Saturday April 22 will be the 48th Earth Day. This global occasion is now recognised in more than 193 countries, and events are held to demonstrate support for environmental protection.
This signing satisfied a key requirement for the entry into force of the historic draft climate protection treaty adopted by consensus of the 195 nations present at the 2015 United Nations Climate Change Conference in Paris.
That was of course before US President, Donald Trump took office, and stated his disbelief in man-made climate change, regardless of the irrefutable evidence to prove it.
In 1895, Svante Arrhenius first calculated the impact that increasing carbon dioxide could have on Earth's temperature.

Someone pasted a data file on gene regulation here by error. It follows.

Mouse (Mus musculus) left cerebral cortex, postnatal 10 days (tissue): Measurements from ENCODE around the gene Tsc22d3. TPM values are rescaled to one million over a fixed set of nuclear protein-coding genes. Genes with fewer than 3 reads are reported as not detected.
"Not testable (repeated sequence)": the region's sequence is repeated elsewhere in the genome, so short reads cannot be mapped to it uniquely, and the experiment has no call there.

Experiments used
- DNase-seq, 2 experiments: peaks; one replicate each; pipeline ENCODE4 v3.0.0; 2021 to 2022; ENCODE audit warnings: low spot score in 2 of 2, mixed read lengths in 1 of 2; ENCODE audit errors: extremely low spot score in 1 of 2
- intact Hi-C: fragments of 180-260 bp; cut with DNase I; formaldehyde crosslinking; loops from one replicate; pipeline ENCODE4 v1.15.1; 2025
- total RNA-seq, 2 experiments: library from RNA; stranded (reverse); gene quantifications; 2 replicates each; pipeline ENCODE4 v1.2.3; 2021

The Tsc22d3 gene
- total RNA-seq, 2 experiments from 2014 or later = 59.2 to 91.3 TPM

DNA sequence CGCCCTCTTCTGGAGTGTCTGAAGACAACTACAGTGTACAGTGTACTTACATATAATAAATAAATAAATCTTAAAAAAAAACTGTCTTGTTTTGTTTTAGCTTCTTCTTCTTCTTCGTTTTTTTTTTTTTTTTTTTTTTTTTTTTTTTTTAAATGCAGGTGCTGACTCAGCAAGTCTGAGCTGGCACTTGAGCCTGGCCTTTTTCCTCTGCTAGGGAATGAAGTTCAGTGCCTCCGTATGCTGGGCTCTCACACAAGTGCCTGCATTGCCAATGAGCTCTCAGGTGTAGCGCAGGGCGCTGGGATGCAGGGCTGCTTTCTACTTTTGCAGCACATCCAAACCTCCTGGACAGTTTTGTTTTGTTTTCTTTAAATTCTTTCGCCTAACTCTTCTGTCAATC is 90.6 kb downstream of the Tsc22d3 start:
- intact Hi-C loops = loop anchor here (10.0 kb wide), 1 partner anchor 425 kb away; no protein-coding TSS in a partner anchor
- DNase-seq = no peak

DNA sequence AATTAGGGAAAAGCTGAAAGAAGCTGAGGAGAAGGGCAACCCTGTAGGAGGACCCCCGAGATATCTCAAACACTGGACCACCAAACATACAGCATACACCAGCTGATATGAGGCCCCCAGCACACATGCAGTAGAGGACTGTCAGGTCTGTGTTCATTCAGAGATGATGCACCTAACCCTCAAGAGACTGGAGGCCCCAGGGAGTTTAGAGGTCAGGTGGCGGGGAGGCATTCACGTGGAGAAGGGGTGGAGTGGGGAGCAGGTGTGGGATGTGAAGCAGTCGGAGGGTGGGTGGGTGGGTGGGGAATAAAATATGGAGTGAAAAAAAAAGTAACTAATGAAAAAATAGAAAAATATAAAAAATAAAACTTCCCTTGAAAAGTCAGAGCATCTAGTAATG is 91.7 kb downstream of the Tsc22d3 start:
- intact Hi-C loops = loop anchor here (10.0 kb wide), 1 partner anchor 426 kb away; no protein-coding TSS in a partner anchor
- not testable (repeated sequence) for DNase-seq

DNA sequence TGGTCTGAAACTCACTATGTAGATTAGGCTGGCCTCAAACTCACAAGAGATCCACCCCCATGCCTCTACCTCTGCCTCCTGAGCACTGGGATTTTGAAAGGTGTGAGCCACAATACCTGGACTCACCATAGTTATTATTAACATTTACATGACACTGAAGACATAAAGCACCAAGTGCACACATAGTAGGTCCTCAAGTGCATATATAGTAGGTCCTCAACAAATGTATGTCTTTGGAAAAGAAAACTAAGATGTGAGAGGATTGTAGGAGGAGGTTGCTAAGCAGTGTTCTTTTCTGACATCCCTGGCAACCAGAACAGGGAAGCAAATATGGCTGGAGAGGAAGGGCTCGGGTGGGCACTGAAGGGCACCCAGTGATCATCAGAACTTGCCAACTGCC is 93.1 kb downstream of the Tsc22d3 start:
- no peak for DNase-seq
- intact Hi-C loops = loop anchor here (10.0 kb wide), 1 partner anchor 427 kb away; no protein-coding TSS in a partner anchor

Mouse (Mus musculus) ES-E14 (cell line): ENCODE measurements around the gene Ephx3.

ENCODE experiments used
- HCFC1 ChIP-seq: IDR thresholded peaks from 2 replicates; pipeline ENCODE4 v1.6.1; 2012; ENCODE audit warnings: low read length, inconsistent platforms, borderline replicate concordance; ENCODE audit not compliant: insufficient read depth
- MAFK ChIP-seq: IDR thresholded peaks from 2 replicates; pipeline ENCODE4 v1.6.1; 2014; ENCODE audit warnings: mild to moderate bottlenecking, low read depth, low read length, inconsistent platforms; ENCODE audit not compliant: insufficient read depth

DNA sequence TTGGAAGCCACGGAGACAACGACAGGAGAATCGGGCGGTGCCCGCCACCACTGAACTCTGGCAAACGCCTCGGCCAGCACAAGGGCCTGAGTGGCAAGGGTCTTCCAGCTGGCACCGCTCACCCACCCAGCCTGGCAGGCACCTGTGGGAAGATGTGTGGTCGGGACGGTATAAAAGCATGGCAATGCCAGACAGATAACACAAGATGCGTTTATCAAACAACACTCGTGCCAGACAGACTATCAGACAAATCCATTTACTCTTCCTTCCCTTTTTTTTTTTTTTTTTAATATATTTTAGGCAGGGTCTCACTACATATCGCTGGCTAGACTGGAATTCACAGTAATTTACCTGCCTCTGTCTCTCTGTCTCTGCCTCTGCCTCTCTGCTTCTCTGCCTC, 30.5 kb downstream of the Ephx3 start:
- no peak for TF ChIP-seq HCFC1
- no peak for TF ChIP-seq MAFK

Since then, scientists have further refined their understanding of the greenhouse effect and the role our rising carbon emissions are having on it.
From the first Earth Day in 1970, carbon dioxide in the atmosphere has risen 24 percent.
It has now crept over 400 parts per million, and we are unlikely to se it dip below that symbolic figure within our lifetimes, according to scientists.
Carbon dioxide remains in the atmosphere for centuries, and that means that the impacts of our emissions today will linger long into the future.
Chief among the impacts is the rise in the global temperature. That's why countries around the world have agreed to limit that warming to well below 2C above pre-industrial temperatures.
They have compared that average with an earlier baseline from 1881-1910 - the earliest baseline based on reliable, global data.
March 2017 was 1.34C above that baseline, and the 627th consecutive month with the global temperature above that average.
This report is based largely on information and data made available by Climate Central